In the wake of the June shooting at the Route 91 Harvest Festival in Las Vegas that claimed the lives of 58 people, we heard the incredible story of Alexey Cheremnesh, a 36-year-old father of three, from Russia. Cheremnesh, like so many victims of gun violence, lost his life while protecting his loved ones from a gunman who had killed 58 others and was indiscriminately spraying bullets.
Just a month earlier, another 29-year-old father from Montreal, Leonard Rauter, tragically lost his life as he attempted to pull his two young daughters from harm’s way.
So, as Canada prepares to mark Remembrance Day next week, we need to address a societal issue that is gripping many families in our communities: a sharp spike in the number of women and girls murdered by intimate partners since 2015.
READ MORE: 72 homicides from domestic violence in Ontario since 2015
According to an official report published by Statistics Canada in August, 22,153 people were murdered in Canada between January 1, 2015 and December 31, 2017. Of those victims, 19,130 were female and 7,675 were male. According to the Ontario Coroners Office, 59% of homicide victims were killed by partners or intimate acquaintances.
Based on the new statistics, the number of women and girls killed by intimate partners in the Ontario between 2015 and 2017 is truly alarming. Statistics Canada reports that the number of women and girls murdered by intimate partners increased by 122% from 10 women and 6 children in 2015 to 21 women and 6 children in 2017. Based on the recent 8 to 10 percent, five year rolling average, women and girls killed by intimate partners in Ontario has been trending upward since 2009 when it was just 4 women and 1 child.
READ MORE: Recent homicides show toll violence can take on Toronto
Understanding the root cause of the spike in violence against women and girls is key, and there are many examples of what has led to similar spikes in previous years. The analysis of this data highlights that the majority of fatal gender-based homicides in Ontario were caused by male intimate partners. Women and girls killed by intimate partners (88%) were more likely to be younger (34) than older (26), and more likely to be females (77%). The minority of women and girls killed by intimate partners (8%) were male, and the majority (71%) were female.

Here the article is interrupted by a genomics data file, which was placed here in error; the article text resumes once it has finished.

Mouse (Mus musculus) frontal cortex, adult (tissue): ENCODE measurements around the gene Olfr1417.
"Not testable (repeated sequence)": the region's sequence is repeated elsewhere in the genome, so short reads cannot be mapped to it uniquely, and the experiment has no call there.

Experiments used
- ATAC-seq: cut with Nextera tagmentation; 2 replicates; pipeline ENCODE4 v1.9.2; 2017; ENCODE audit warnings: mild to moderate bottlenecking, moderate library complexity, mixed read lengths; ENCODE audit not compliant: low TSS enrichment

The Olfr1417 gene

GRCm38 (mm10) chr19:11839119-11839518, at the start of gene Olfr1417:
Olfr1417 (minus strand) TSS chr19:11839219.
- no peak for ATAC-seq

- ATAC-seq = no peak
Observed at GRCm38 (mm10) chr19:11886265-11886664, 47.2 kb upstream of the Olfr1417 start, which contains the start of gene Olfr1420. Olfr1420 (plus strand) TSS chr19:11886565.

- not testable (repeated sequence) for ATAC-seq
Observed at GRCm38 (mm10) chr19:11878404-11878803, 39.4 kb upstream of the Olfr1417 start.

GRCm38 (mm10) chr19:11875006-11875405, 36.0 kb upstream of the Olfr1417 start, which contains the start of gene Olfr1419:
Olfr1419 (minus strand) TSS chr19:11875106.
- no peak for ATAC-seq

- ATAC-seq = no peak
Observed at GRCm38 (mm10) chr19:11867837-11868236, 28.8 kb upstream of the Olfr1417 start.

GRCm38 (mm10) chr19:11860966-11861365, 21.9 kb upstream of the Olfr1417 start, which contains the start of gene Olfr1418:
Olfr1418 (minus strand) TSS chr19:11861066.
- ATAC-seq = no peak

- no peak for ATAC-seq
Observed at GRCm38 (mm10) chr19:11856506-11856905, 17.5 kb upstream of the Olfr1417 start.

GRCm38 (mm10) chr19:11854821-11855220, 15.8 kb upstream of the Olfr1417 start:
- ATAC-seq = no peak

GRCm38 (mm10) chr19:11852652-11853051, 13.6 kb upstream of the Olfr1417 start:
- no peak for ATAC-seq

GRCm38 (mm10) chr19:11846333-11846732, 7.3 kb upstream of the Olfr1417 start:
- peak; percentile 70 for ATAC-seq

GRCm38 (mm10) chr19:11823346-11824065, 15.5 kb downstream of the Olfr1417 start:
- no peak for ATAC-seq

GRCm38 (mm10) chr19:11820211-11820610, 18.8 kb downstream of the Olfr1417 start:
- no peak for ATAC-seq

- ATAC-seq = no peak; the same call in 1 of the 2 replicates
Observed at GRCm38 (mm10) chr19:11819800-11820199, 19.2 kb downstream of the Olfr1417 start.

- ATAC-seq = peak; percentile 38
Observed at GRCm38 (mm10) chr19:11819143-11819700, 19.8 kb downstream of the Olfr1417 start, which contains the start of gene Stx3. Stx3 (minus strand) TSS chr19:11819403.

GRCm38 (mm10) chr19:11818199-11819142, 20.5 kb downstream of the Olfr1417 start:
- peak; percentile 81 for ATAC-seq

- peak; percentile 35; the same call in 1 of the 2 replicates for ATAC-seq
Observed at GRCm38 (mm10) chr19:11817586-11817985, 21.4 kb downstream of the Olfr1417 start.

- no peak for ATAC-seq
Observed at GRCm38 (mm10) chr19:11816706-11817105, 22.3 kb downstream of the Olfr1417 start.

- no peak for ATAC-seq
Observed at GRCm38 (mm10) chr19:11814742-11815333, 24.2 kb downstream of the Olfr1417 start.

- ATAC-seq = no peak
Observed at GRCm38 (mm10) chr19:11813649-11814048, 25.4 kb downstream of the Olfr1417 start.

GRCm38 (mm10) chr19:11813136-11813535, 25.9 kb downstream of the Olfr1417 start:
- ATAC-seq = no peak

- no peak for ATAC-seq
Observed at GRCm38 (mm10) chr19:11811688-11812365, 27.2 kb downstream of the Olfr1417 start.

READ MORE: What happens when one woman, nine years after she was murdered
The analysis revealed that the majority of victims were killed with firearms – 45% of women and girls killed by intimate partners were killed with firearms, while 48% of men were killed with firearms. Seven of the women and girls killed by intimate partners also died from blunt force trauma. That’s consistent with previous analyses.
Our task in eliminating this violence must start at the family level. Whether it be men committing violence against their partners, kids, or abusive co-workers, perpetrators are unlikely to be deterred by a simple yes or no. Instead, we must start where the violence actually starts: at home. This can mean focusing on how you raise your children, and raising the importance of respect, not only within the home, but within the community.
READ MORE: Is Western society moving towards ‘a paternalistic patriarchal sexualized society?’
A gender-based violence strategy must also include legislation to protect individuals from violence. Preventing future violence will also require a commitment by the Ministry of Justice to improve comprehensive legal services for victims. And, at the provincial and municipal level, communities must work together to implement and enforce current laws to protect citizens, ensure timely services are in place and to support victims in the post-death and post-decision stages.
Roughly one in three women will experience violence at some point in their lives. We must keep women and girls safe. For those most affected, each community – including Ottawa – must commit to doing its part. Together, we can truly make a difference in preventing violence.
READ MORE: 105 women, girls murdered in Ottawa since 1995
This content was provided in partnership with the Ottawa Police Service.